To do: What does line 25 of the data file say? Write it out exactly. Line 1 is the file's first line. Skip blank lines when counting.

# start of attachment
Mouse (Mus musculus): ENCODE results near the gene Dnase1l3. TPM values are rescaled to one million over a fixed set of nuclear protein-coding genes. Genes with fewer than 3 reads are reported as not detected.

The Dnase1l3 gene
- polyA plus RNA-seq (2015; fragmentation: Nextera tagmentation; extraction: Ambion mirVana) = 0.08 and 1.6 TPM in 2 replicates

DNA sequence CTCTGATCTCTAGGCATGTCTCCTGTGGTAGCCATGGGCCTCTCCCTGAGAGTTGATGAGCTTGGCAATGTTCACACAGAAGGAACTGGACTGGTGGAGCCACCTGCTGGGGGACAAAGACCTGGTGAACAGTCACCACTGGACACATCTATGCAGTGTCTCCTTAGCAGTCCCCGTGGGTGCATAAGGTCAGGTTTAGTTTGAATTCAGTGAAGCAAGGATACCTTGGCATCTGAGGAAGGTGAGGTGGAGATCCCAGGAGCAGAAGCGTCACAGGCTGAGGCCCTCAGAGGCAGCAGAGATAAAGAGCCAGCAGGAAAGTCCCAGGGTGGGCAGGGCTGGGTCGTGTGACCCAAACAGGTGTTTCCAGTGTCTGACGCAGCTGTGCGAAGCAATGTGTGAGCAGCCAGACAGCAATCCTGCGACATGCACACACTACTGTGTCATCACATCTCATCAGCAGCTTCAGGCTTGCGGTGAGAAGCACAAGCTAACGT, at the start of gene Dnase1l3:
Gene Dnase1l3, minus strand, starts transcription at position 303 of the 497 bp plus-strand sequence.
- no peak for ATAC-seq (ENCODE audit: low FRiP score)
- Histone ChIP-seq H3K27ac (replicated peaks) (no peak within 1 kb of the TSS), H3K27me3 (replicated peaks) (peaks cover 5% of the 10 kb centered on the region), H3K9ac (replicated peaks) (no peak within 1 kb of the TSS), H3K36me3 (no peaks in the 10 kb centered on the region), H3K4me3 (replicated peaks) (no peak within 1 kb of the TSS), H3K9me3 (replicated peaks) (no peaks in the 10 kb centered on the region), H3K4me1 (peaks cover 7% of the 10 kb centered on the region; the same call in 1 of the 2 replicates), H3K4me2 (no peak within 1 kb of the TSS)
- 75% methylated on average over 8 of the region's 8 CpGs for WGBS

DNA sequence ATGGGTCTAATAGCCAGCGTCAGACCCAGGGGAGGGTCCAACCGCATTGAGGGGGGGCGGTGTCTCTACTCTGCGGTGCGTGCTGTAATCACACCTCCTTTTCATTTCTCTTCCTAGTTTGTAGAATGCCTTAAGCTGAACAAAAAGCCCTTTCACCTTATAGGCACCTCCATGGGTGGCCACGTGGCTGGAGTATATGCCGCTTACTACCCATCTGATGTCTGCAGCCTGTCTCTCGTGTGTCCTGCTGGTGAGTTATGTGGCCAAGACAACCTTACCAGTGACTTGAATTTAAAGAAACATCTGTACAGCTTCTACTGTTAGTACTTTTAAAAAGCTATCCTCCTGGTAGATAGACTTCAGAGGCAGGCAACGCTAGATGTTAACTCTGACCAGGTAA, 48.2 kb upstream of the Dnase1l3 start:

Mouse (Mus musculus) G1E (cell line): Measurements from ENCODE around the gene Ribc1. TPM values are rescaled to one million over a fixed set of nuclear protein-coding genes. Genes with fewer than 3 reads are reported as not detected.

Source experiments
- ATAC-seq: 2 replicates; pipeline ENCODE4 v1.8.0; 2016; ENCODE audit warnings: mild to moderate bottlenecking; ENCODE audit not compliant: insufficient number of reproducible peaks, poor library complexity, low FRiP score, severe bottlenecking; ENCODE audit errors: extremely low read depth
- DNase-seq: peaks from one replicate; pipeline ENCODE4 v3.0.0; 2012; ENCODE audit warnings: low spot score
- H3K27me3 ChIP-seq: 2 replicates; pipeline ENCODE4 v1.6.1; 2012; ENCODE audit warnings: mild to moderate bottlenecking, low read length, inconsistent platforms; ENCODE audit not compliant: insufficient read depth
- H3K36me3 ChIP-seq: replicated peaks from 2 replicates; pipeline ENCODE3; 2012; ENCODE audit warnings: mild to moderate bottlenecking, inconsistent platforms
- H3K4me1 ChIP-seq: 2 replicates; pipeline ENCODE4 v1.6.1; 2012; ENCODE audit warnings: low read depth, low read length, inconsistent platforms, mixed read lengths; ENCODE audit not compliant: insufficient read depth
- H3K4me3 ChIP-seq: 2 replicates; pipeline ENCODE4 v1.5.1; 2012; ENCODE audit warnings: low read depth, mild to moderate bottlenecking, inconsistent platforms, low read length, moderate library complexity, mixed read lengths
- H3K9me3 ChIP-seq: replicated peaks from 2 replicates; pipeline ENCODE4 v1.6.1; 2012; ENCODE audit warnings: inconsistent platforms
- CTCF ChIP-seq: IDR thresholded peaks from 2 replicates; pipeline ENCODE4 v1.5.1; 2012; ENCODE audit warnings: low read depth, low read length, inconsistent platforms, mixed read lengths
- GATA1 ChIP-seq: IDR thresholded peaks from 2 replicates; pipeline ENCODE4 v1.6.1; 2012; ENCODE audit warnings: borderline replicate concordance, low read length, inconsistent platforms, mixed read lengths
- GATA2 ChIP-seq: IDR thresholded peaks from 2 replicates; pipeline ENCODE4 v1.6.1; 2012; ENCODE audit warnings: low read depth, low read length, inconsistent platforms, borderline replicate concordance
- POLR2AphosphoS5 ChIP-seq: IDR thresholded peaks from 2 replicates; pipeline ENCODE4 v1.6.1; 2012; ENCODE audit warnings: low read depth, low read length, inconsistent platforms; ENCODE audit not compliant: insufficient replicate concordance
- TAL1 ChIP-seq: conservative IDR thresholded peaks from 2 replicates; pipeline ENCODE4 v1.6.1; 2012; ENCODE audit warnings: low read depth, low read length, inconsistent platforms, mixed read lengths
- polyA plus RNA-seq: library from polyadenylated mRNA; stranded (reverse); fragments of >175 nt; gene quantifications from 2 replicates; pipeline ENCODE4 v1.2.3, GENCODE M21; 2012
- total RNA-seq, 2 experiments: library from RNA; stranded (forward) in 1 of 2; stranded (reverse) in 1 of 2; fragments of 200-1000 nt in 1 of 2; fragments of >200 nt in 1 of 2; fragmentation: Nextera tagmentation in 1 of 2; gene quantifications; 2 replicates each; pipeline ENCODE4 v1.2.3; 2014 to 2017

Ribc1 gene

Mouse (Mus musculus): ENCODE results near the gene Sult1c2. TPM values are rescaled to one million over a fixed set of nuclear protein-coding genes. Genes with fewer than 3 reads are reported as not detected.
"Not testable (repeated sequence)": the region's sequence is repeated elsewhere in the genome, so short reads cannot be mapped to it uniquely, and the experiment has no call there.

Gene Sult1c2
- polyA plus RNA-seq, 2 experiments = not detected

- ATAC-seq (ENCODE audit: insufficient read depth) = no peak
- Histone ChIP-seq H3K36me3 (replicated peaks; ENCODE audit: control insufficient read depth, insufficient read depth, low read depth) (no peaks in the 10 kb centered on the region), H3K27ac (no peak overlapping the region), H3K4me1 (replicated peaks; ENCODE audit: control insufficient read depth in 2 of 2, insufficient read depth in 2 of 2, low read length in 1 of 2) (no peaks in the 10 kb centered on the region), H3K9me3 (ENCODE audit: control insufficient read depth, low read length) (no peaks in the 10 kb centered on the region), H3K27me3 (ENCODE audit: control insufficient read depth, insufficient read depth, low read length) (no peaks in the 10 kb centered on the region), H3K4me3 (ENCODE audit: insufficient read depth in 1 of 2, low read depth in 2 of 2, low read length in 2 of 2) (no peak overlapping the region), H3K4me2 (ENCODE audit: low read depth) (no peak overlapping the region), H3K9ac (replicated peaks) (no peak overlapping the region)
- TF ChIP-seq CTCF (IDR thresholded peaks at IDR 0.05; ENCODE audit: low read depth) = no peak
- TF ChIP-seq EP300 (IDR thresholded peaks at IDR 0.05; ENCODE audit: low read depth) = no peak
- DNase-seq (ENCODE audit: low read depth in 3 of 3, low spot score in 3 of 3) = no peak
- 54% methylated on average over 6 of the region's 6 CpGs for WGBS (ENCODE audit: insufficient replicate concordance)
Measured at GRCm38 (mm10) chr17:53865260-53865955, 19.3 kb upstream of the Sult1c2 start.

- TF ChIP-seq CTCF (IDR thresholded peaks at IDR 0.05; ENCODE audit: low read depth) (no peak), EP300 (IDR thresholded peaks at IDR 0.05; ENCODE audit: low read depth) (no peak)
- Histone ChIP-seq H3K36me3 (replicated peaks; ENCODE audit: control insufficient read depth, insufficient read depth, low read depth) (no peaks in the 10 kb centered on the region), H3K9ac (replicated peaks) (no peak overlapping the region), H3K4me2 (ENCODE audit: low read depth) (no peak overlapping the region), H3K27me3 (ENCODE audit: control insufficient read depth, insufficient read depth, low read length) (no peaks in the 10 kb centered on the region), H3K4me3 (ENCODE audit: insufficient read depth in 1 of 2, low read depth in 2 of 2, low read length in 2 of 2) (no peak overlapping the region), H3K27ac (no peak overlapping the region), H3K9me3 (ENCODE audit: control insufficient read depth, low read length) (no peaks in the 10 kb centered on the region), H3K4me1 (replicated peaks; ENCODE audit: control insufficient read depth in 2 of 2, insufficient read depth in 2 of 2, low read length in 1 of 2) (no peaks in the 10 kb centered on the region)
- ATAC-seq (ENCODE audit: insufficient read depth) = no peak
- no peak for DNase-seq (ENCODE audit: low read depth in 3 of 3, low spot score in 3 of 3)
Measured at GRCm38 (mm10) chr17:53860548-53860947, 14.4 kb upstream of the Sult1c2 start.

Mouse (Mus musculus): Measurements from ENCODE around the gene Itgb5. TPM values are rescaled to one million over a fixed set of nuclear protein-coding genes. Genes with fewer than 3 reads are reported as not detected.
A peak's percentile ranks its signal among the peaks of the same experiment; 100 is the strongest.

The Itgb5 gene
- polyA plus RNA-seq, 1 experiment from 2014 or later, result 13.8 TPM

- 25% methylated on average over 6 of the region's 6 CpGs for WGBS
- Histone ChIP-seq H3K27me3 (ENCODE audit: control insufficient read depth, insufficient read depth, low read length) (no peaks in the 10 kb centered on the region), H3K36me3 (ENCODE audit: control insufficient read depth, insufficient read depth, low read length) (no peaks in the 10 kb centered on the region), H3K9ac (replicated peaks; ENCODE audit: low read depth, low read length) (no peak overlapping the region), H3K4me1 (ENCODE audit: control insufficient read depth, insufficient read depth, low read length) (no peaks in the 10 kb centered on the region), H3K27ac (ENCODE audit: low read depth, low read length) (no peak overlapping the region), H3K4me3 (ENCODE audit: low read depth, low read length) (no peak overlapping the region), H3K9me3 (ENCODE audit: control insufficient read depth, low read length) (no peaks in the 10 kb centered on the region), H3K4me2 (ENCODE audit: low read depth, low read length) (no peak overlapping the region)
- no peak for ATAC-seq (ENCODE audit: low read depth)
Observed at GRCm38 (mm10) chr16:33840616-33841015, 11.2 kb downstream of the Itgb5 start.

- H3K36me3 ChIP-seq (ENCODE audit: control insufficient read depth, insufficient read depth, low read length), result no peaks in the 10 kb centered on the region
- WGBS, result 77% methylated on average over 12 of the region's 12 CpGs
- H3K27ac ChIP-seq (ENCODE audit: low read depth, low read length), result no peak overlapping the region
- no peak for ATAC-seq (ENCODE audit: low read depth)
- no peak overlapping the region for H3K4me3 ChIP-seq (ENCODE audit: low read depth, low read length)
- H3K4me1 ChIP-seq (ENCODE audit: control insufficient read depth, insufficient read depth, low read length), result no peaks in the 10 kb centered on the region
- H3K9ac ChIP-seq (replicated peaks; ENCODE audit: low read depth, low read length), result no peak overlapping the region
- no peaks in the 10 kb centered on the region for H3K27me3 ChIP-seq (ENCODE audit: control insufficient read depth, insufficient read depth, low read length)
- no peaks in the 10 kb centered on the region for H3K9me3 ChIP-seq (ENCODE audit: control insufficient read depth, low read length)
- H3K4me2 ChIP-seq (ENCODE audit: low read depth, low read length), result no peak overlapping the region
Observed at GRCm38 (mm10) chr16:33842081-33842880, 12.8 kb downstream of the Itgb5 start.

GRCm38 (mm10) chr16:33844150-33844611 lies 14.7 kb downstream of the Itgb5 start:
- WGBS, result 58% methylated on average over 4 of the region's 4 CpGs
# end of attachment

- total RNA-seq, 2 experiments: library from RNA; stranded (forward) in 1 of 2; stranded (reverse) in 1 of 2; fragments of 200-1000 nt in 1 of 2; fragments of >200 nt in 1 of 2; fragmentation: Nextera tagmentation in 1 of 2; gene quantifications; 2 replicates each; pipeline ENCODE4 v1.2.3; 2014 to 2017